Culper Ring - Interview

Culper Ring is a band that has risen out of the ashes of a project that started around 1997. The band consists of Steve Von Till (Neurosis), Mason Jones (Subarachnoid Space) and Kris Force (Amber Asylum). When they rejoined in 2001, the three original members created what is their debut, "355," out of what they originally had put together in 1997. The result album full of mood altering soundscapes and experimentalism rarely tampered with. Multi-talented musician Kris Force took the time to answer the following questions that I had pertaining to the mysterious Culper Ring, their latest album "355," and other questions related to the band.

Allan 'Enigma'

To begin, I really thought "355" was an excellent record, so I'd like to say nice work. I enjoyed it. If you would, please give us a little bit of the history of the Culper Ring project, such as who is involved, how it came about, etc, etc...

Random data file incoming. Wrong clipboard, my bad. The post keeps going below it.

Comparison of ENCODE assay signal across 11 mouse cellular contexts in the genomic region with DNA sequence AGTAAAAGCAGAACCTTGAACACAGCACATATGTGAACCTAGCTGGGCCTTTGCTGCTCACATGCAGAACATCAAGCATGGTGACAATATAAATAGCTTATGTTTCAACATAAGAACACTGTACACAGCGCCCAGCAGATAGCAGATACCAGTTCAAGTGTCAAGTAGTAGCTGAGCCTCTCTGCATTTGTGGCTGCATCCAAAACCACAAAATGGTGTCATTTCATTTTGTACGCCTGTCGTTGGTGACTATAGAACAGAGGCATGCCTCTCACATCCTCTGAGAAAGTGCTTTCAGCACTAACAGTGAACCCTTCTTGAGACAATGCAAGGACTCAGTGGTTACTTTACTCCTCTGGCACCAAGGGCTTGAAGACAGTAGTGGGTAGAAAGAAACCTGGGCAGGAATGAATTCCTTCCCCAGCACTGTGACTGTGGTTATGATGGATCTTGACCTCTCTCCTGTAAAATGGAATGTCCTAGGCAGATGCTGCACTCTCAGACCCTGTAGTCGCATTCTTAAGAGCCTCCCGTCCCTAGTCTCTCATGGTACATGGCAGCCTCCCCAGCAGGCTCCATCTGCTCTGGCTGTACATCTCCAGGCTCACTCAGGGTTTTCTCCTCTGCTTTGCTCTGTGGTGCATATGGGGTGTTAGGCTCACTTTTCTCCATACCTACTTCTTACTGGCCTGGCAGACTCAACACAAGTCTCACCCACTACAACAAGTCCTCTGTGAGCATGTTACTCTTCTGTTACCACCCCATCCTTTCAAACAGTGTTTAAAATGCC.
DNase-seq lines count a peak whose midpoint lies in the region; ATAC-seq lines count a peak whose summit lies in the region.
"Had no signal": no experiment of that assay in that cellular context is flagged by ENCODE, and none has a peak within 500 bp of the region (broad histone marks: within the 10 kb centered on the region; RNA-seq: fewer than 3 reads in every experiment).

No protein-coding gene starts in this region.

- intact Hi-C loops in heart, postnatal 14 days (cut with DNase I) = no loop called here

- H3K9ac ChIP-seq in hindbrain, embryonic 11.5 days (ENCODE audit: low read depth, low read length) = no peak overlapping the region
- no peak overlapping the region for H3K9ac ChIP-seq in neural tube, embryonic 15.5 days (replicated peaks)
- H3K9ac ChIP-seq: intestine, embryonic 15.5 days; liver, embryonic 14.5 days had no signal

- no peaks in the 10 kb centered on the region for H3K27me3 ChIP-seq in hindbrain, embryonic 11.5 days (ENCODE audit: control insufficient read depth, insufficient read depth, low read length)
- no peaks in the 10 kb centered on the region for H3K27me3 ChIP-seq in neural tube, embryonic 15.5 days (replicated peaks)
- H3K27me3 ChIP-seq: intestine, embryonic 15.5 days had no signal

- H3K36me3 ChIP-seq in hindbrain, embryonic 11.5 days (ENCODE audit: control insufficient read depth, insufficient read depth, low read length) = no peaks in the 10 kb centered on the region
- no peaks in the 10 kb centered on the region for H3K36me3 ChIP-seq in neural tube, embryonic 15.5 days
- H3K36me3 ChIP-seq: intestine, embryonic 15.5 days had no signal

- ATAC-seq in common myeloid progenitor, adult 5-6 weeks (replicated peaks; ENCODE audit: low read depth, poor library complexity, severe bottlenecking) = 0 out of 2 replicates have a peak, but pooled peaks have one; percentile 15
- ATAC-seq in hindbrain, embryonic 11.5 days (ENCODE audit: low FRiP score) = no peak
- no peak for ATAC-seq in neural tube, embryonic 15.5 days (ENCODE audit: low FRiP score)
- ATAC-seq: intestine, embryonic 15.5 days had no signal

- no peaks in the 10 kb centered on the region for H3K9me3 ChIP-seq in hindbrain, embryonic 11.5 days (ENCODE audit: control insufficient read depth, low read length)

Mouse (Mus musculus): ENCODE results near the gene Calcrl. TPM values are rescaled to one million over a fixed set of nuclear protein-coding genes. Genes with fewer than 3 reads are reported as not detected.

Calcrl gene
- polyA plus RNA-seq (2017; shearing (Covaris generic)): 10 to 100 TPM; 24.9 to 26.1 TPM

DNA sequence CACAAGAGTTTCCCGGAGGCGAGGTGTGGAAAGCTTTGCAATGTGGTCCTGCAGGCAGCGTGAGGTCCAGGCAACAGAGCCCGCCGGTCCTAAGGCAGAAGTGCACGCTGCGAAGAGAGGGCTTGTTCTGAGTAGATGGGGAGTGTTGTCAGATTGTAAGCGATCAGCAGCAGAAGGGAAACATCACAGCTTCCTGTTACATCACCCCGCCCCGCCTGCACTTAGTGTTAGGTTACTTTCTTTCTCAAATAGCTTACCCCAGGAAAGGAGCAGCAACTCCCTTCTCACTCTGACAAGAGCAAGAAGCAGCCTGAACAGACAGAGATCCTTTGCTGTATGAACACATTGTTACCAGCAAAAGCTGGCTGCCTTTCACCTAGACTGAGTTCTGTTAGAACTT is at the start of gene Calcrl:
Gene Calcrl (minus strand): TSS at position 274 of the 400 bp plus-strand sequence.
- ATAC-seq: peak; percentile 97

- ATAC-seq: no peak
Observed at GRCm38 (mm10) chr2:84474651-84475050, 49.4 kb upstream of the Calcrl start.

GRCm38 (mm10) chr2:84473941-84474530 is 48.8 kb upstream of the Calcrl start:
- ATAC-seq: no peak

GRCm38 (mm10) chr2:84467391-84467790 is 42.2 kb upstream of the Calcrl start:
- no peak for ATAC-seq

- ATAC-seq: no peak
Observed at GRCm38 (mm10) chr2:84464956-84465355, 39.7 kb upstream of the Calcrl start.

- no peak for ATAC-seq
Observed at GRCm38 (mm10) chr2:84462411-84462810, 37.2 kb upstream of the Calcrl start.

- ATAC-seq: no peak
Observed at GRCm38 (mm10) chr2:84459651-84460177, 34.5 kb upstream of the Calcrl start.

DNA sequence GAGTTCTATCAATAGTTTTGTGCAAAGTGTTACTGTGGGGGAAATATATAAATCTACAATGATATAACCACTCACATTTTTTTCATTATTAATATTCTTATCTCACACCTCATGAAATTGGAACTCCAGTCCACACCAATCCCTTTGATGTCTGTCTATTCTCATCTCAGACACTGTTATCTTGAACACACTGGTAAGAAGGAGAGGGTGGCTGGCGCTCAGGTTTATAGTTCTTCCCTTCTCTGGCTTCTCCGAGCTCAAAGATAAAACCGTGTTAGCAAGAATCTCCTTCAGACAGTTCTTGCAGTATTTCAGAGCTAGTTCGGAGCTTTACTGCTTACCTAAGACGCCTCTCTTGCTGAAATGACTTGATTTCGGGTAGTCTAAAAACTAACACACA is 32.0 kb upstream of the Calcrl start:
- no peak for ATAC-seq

Culper Ring is a studio project created by myself, Steve Von Till and Mason Jones. We are friends sometimes playing on each others projects, etc, etc... Sharing the same community. Back in 1997, Steve, Mason and I recorded some improve and noise sessions in my home studio on a Tascam T38 reel to reel 1/2 inch machine. We were going to just see what happened, but the unspoken goal was to make a release. The tapes sat on the shelf and collected dust for 5 years. Steve, after establishing Neurot recordings suggested that we revisit the tapes and see if there was any good material. We mixed them and decided that there was some good material but it needed some melodic variation. W set up another session for recording. Then all the material was dumped into proTools where the real magic began. The elements were re-purposed and shifted and augmented with my sound FX library. There is one cameo line performed by Jackie Gratz on cello from an Amber Asylum recording.

For you what is the purpose of Culper Ring?